Continuing the current run of female-directed horror, actor-turned-filmmaker Romola Garai delivers a startling exploration of guilt and retribution.
Tomaz (Alec Secăreanu, God’s Own Country) is an ex-soldier existing day-by-day on the streets of London. A seemingly charitable act by a nun (Imelda Staunton) leads him to sheltered accommodation with Magda (Carla Juri) and her dying mother (Anah Ruddin). Charged with looking after the property, Tomaz becomes aware of a strangeness in the house and before long learns of the existence of a demon. But its presence is not only a physical threat. Tomaz’s dreams become increasingly vivid, taking him back to a conflict he fought in and reminding him of his own actions during it.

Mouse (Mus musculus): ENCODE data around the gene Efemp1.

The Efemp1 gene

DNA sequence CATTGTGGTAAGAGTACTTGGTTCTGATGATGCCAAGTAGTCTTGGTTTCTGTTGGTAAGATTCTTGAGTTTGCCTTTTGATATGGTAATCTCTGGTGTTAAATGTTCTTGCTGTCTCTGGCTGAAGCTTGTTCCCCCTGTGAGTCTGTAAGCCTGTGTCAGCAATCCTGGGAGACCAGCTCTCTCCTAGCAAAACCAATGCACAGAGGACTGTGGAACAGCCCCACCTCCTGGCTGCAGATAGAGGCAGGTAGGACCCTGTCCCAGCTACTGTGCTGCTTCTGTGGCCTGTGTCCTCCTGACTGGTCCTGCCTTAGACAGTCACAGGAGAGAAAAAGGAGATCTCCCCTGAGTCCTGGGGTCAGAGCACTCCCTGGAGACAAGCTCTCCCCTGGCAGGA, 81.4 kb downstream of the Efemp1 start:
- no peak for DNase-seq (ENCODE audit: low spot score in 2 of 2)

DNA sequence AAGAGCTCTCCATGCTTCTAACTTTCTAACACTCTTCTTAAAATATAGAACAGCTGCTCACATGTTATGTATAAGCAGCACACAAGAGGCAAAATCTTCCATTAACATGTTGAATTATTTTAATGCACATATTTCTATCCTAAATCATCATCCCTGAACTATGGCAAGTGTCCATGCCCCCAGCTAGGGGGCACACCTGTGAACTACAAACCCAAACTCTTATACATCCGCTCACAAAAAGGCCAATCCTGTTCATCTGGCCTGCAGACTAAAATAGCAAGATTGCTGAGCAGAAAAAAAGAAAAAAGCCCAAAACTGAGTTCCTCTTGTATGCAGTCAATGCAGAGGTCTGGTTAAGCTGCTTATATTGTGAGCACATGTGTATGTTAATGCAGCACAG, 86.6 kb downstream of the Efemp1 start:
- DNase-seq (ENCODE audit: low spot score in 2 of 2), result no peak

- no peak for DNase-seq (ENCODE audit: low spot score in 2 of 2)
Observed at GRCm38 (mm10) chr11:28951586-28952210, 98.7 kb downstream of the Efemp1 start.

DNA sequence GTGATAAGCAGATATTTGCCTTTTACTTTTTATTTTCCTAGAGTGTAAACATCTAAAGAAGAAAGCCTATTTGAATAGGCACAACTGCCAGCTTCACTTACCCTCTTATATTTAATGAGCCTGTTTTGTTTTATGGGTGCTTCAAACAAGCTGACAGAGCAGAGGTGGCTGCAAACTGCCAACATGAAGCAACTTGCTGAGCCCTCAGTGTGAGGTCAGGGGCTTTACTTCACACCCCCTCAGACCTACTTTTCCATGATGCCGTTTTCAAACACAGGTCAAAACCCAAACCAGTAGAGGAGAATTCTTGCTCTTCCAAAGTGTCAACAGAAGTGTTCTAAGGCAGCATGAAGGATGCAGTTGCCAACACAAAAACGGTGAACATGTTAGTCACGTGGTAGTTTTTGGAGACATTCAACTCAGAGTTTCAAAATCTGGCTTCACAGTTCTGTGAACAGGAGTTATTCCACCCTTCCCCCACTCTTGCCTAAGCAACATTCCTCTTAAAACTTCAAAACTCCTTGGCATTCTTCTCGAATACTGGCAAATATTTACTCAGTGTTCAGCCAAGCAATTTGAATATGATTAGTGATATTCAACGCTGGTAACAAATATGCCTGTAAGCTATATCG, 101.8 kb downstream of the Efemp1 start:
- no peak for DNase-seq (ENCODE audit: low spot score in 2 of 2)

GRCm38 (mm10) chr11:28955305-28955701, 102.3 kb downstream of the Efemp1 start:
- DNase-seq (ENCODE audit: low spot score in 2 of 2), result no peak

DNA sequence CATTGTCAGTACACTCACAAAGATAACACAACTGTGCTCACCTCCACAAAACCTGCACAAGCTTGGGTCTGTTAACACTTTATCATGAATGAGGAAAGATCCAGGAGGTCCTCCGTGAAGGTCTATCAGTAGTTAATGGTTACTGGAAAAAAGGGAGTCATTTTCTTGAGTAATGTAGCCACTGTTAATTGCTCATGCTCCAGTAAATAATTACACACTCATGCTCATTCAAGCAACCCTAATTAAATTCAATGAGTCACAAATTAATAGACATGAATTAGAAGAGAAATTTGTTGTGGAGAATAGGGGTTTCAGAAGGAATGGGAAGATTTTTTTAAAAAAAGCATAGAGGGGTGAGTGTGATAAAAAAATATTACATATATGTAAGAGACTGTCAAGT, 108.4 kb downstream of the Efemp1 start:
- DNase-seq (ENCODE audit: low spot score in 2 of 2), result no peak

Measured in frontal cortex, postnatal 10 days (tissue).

Garai’s film is not only a charged and unsettling body horror, her play with the supernatural is an effective metaphor for the way women are treated in society, both during war and peacetime. But like the best horror, it balances its worldview with a plentiful supply of scares and more than enough visceral thrills.